President Václav Klaus’ repeated criticism of the Constitutional Court peaked with its recent findings on the taxing of so-called construction savings societies. “The Constitutional Court’s behavior is outside of the Constitution and it has entered the sphere of pure politics,” Klaus said, accusing the court of judicial activism. Most lawyers polled by Czech Position don’t see it that way.
Czech Property Investments (CPI) has applied to the Office for the Protection of Competition (ÚOHS) for approval to take over seven real estate units owned by PPF Group’s Cyprus-based Tenacity Ltd. The report further stated that ÚOHS has already taken the case under consideration and will deal with the question of office space rental.
RPG Real Estate residential portfolio director Pavel Klimeš says that the rents charged by his company fall ‘comfortably within’ the ranges on the new rent price maps. While the company doesn’t rely on maps for setting prices, they helped to show some hold-out tenants that the rents were reasonable. Instead of the thousands of lawsuits once predicted over rent increases, he foresees only a few hundred.
Investment deals in Central and Eastern Europe real estate totaled approximately €1.85 billion in Q1 2011, according to a report by property consultants Jones Lang LaSalle. The transactions were spread across the office (over 40 percent), retail (28 percent) and industrial (26 percent) sectors and almost tripled the first quarter investment totals from 2010.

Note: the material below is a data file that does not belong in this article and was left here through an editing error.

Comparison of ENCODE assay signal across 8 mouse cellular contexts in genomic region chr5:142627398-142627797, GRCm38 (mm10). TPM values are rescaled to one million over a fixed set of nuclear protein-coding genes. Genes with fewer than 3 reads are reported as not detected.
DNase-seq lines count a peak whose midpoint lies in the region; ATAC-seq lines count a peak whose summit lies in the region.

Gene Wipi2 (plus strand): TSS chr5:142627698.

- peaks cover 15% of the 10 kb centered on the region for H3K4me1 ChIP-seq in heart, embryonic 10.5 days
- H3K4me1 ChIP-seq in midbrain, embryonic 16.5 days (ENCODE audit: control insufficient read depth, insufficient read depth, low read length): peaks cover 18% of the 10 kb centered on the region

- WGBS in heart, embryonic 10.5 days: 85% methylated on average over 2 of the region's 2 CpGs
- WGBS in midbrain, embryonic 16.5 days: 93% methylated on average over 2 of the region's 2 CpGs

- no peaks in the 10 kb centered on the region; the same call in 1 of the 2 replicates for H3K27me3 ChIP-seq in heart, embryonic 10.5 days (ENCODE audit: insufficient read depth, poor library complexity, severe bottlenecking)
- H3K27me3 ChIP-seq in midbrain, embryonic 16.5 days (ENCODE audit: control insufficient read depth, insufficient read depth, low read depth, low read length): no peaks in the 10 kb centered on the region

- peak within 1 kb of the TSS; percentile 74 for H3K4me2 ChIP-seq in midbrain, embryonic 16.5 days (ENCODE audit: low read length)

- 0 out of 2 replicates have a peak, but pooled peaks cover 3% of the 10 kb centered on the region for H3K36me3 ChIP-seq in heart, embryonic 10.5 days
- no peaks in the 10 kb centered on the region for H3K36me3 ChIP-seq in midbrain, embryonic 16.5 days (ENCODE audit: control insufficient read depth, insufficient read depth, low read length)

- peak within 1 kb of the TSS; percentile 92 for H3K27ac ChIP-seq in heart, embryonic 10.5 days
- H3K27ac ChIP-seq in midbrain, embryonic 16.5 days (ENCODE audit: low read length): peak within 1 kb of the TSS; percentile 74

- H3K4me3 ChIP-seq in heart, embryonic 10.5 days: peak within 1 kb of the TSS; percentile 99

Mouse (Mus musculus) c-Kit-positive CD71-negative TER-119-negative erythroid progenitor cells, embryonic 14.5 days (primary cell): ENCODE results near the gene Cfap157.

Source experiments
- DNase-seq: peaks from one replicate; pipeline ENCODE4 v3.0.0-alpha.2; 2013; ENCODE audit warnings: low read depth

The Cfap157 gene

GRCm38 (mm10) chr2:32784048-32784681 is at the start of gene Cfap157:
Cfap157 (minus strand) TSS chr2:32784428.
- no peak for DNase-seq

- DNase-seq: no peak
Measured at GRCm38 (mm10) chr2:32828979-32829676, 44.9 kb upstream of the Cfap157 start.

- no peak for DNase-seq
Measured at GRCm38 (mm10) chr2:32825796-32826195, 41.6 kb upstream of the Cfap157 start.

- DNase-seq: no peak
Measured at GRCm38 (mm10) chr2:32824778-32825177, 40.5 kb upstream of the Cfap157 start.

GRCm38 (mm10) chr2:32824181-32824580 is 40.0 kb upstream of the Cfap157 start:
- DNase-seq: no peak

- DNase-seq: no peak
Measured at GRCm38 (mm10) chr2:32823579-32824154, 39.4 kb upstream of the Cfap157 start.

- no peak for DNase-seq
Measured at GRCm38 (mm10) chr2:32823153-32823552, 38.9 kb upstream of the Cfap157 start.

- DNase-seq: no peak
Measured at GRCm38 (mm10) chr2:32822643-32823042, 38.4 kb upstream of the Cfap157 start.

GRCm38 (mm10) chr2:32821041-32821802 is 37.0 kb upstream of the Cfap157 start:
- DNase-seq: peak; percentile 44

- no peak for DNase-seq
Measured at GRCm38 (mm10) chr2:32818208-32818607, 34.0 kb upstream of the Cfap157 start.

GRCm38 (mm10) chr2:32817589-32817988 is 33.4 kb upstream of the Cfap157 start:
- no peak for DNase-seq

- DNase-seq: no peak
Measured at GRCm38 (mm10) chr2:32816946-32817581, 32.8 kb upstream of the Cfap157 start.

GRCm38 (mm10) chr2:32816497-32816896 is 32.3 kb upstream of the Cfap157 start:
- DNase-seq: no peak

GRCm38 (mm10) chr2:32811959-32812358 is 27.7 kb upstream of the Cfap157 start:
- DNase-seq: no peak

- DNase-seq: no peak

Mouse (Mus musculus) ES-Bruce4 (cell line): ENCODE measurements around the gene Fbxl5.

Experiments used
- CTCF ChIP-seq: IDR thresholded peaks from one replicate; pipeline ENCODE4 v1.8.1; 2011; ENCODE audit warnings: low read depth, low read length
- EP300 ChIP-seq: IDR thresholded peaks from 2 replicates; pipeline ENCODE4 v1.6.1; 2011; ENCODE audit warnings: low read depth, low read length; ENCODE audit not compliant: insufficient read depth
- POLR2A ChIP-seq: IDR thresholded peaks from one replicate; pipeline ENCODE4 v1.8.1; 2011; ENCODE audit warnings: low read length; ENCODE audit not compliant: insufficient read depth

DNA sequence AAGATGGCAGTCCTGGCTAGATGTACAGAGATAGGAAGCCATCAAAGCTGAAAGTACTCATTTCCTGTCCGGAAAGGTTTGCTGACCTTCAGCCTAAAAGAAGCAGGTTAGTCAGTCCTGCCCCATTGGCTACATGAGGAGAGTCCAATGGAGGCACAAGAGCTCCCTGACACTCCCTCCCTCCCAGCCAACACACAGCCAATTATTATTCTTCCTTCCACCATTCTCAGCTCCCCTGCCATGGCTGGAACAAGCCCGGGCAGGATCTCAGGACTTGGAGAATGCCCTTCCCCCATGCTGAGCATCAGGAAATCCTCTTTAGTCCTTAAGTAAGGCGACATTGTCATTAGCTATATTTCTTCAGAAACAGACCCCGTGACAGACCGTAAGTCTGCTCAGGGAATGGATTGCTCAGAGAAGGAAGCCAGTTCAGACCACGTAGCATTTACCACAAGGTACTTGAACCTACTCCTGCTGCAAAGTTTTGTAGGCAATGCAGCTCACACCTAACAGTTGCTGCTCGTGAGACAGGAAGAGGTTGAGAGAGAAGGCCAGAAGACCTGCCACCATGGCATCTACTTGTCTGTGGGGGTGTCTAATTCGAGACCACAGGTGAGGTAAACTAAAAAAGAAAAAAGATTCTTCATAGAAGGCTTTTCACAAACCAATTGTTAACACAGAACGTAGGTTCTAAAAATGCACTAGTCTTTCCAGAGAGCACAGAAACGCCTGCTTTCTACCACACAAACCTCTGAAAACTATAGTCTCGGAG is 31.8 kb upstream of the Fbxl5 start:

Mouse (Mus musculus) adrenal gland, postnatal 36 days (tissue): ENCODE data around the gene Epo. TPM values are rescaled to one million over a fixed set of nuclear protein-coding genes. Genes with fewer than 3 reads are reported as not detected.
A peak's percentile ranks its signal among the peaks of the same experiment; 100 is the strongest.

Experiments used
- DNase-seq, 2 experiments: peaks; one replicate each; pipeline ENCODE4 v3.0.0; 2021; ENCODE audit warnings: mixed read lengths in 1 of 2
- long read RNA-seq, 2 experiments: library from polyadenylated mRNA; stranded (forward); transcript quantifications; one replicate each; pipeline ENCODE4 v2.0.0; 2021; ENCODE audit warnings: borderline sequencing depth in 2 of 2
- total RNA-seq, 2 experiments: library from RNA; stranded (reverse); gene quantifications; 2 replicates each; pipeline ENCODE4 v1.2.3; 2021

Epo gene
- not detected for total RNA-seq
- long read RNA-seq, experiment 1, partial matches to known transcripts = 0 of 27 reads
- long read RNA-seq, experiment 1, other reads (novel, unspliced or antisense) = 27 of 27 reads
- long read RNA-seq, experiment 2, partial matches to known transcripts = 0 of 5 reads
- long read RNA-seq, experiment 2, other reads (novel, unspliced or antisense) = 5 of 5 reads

State-controlled power utility ČEZ is seeking to offload three of its administrative buildings, preferring to rent than own, but some sale conditions — and a legal battle in the background — signal that the properties may sell at below market price. Speculation is swirling that one interested bidder is an investor with close links to ČEZ management, who is pursuing the deal through an offshore company.
The wave of Czech and Slovak acquisitions carried out by Czech Property Investment (CPI) Group over the past 18 months is continuing, with the acquisition of 14 regional retail properties in the Czech Republic and Slovakia. CPI bought the nearly 50,000 sqm of retail property from Austrian development group Real4You for Kč 1.6 billion.
Some 60,000 trade licenses have been issued to real estate agents in the Czech Republic, and some 3,500 to 4,000 agencies are operating on the market. Yet virtually anyone can do business in this sector, which has no strong professional organization overseeing it, with an unenforceable ethical code the one thing governing the behavior of Czech real estate agents. The result: the customer is not king.
Office vacancy in Prague has dropped to 12.97 percent in Q1 2011, according to the latest Prague City Report by property consultants Jones Lang LaSalle. With the development slowdown caused by the financial crisis still resulting in a low amount of new supply, growing demand has contributed to further drops in the vacancy rate.
The Education Ministry last week celebrated having landed the right to host a Kč 6.7 billion EU super laser project — which should result in valuable spin-offs for the Czech scientific and research community, as well as industry. But the joy was tempered because the asking price for the Dolní Břežany plot where it is to be built is disputed — and the ministry has little time to find a solution.
The Defense Ministry has scaled back plans from 2003 to sell dozens of Prague properties, with just two buildings now slated for sale, the Jan Žižka barracks and Invalidovna, both in Prague 8–Karlín. The buildings will be offered to other state institutions, and while the Faculty of Arts of Charles University has shown interest in the barracks, the Supreme Audit Office is another possibility.